Sound — 8
Grin, released in 1993, was Coroner's last 'real' studio album. It's their penultimate release, followed only by their self-titled compilation album. Here, the band strips the material down to it's bare bones and concentrates more of repeated, groovy riffs than the technical mastery of their previous releases. But wait! Don't write Grin off just yet! Although this may seem horrifying to a lot of Coroner fans the band manages to hold up very well indeed, with some incredible riffs and infectious vocalwork. This album has somewhat of a more industrial feel to it in areas, which is probably the only really offputting thing - some of the samples or synths can really grate, especially when you're used to the blistering technicality of their older works, although it does work rather well most of the time. The complex song structures aren't as complex as before, now replaced by more familiar progressions shown by the likes of Sepultura etc. but the odd time signatures the band is reknowned for are still very much present. Tommy Vetterli still shreds like an absolute motherf--ker on a large majority of the songs, Ron Royce sounds as pissed off as ever and Marquis Marky is still pounding the drums harder than thought possible. Songs like 'Internal Conflicts', 'Grin (Nails Hurt)', 'Serpent Moves' and the astounding 'Status: Still Thinking' can still showcase the bands talent despite the stripped back nature of the songs. One song on this album stands out, 'Paralized, Mesmerized' - as with 'ABout Life' on Mental Vortex, this song is a mixture of Coroners classic sound and their newfound direction on Grin, and it has possibly the best solo section this album has to offer. The tone on this album is slightly more bass-heavy than it was on Mental Vortex, but it suits the record quite well and once again, the mixing job is superb.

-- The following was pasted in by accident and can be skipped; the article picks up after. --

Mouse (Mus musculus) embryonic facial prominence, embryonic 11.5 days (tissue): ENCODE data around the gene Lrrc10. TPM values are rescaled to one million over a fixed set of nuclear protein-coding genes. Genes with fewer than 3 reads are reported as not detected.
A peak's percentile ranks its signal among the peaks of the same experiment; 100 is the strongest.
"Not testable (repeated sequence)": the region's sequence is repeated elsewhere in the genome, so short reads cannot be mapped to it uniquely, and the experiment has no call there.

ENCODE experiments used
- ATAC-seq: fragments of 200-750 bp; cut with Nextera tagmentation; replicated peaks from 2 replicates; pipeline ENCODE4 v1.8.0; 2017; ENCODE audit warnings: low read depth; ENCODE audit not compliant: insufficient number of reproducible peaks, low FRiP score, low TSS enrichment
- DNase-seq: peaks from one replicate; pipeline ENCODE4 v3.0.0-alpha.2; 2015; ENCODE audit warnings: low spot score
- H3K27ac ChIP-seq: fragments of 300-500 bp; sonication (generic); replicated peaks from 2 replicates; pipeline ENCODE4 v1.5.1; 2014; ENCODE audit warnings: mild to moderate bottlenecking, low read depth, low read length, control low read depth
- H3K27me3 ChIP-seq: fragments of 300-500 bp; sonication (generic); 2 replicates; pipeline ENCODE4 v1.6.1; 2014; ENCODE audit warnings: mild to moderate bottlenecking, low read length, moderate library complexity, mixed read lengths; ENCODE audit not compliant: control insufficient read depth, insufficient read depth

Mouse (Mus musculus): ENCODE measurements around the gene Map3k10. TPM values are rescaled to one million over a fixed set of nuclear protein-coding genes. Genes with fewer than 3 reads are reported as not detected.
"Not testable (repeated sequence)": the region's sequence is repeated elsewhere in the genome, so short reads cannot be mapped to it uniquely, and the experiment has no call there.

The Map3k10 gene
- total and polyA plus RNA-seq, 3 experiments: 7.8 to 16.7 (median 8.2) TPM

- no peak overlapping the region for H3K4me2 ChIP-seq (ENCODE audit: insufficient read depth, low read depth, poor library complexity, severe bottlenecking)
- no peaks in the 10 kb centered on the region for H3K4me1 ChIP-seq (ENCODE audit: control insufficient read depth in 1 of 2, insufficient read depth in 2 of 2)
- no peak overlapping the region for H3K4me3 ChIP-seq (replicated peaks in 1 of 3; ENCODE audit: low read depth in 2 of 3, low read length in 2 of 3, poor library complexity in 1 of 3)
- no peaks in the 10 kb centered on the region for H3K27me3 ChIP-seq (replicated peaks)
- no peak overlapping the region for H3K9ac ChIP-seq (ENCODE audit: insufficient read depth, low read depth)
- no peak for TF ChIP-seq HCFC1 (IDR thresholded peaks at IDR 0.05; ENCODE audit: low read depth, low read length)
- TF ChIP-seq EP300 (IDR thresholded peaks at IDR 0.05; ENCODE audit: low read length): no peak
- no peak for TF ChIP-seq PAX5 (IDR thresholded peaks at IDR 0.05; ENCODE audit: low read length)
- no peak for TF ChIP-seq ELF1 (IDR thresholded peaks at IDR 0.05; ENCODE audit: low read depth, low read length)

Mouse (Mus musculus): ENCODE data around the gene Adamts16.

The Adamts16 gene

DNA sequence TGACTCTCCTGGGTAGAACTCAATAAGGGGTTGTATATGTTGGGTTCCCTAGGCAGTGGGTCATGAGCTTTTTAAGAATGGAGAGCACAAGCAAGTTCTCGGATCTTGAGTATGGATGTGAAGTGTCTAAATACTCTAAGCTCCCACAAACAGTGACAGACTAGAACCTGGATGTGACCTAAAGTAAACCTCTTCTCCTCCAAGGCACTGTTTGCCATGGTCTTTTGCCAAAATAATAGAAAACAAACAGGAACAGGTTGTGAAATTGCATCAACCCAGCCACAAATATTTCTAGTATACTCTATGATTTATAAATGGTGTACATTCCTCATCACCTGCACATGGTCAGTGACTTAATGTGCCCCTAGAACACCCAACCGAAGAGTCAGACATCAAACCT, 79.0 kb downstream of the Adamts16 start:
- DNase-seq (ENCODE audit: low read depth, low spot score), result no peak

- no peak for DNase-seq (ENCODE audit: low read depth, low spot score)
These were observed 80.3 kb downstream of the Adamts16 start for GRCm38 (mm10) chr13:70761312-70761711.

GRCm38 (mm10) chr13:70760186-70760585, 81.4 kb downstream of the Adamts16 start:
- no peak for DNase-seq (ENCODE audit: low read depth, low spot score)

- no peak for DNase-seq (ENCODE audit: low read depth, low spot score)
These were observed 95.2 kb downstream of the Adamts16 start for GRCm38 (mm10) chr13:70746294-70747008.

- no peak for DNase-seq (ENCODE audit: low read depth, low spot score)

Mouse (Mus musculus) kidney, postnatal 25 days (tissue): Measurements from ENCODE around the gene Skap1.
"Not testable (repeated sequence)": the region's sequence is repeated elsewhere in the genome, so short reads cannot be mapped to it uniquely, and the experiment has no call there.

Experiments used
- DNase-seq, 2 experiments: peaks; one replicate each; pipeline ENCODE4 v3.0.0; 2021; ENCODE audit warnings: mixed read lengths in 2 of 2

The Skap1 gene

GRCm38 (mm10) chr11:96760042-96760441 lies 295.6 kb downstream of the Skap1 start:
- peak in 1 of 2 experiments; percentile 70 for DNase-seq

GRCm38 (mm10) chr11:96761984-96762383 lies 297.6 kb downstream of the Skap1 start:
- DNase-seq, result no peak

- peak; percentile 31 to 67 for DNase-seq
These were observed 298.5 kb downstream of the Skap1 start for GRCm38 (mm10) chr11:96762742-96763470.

Lyrics — 6
As usual, Ron Royce delivers the goods with his vocal performance on Grin. However, the lyrics aren't as impressive as the poetic masterworks from Mental Vortex - as with the music itself, the lyrics are stripped back and rather basic. One line from 'Status: Still thinking' reads; "Don't wanna know your brother's name/Don't wanna know your sister's face/Don't wanna know your mother's age/Don't wanna know your father's wage". Just rather bland lyrics, and very predictable rhyming progressions. Top marks for Ron's performanc eon Grin, no question about that, but the lyrics are rather dire to sya the least. A disappointment.
Overall Impression — 8
Don't be mistaken, this album is a fantastic slice of metal - the bands performance, as ever, is spectacular and only rivalled by the very best in their genre. But after the incredible No More Color and the masterful diversity of Mental Vortex, Grin feels like a step backwards for Coroner. This is by no means a bad album, in fact it's probably better than 99% of metal albums released in 1993, but by Coroners standards it's a slight disappointment. Standout tracks are most certainly 'Internal Conflicts', 'Serpent Moves', 'Paralized, Mesmerized', 'Status: Still Thiniking' and 'Grin (Nails Hurt)' although there's not really a track that could be considered so bad that it should be skipped. Admittedly, 'Caveat (To the Coming)' has a very irritating chorus oh "You won't change my future" and it tends to really piss me off with it's repetition. All in all, Grin is a worthy purchase and well worth hunting down. Just don't expect another Mental Vortex. Grin was released on 10th September 1993 through Noise Records. It has since been long out of print.